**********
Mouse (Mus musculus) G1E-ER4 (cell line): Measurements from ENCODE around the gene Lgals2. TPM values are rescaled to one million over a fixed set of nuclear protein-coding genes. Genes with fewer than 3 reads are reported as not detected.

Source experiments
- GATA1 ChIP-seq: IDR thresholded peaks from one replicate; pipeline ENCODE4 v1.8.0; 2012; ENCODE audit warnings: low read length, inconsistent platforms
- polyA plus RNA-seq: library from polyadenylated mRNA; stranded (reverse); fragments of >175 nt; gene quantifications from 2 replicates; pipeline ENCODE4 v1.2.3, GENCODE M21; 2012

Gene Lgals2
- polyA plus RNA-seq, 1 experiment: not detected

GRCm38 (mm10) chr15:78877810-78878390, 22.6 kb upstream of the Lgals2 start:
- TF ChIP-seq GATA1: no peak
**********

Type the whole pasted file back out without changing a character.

Mouse (Mus musculus) G1E-ER4 (cell line): Measurements from ENCODE around the gene Lgals2. TPM values are rescaled to one million over a fixed set of nuclear protein-coding genes. Genes with fewer than 3 reads are reported as not detected.

Source experiments
- GATA1 ChIP-seq: IDR thresholded peaks from one replicate; pipeline ENCODE4 v1.8.0; 2012; ENCODE audit warnings: low read length, inconsistent platforms
- polyA plus RNA-seq: library from polyadenylated mRNA; stranded (reverse); fragments of >175 nt; gene quantifications from 2 replicates; pipeline ENCODE4 v1.2.3, GENCODE M21; 2012

Gene Lgals2
- polyA plus RNA-seq, 1 experiment: not detected

GRCm38 (mm10) chr15:78877810-78878390, 22.6 kb upstream of the Lgals2 start:
- TF ChIP-seq GATA1: no peak